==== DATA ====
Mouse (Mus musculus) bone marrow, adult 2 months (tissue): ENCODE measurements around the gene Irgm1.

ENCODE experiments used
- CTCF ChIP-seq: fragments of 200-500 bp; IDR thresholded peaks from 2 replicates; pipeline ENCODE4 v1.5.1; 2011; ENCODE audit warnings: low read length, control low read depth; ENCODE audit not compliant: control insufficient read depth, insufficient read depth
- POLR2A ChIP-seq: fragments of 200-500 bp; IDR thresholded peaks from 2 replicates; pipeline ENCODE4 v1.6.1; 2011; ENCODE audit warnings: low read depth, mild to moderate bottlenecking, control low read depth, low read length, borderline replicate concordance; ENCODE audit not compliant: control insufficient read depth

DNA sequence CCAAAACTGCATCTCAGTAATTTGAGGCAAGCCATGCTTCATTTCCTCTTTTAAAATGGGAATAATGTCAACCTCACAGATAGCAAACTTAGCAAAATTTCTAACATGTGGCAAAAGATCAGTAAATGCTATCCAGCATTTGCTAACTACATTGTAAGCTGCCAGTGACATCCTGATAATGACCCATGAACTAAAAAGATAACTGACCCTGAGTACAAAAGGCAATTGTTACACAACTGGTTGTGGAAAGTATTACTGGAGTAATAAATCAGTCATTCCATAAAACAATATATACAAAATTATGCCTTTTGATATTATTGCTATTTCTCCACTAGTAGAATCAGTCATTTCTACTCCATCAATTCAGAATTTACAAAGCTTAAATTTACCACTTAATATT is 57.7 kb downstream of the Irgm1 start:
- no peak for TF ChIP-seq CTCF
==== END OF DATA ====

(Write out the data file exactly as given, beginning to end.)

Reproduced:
Mouse (Mus musculus) bone marrow, adult 2 months (tissue): ENCODE measurements around the gene Irgm1.

ENCODE experiments used
- CTCF ChIP-seq: fragments of 200-500 bp; IDR thresholded peaks from 2 replicates; pipeline ENCODE4 v1.5.1; 2011; ENCODE audit warnings: low read length, control low read depth; ENCODE audit not compliant: control insufficient read depth, insufficient read depth
- POLR2A ChIP-seq: fragments of 200-500 bp; IDR thresholded peaks from 2 replicates; pipeline ENCODE4 v1.6.1; 2011; ENCODE audit warnings: low read depth, mild to moderate bottlenecking, control low read depth, low read length, borderline replicate concordance; ENCODE audit not compliant: control insufficient read depth

DNA sequence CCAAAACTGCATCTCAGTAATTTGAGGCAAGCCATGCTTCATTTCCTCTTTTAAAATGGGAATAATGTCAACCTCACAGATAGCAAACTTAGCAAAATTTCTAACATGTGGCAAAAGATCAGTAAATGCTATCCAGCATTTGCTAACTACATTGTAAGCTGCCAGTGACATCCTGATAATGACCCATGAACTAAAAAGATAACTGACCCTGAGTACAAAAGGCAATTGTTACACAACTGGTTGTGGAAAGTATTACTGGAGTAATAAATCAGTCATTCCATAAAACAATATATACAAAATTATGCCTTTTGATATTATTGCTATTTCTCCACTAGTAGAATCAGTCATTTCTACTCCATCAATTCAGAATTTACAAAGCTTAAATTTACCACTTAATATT is 57.7 kb downstream of the Irgm1 start:
- no peak for TF ChIP-seq CTCF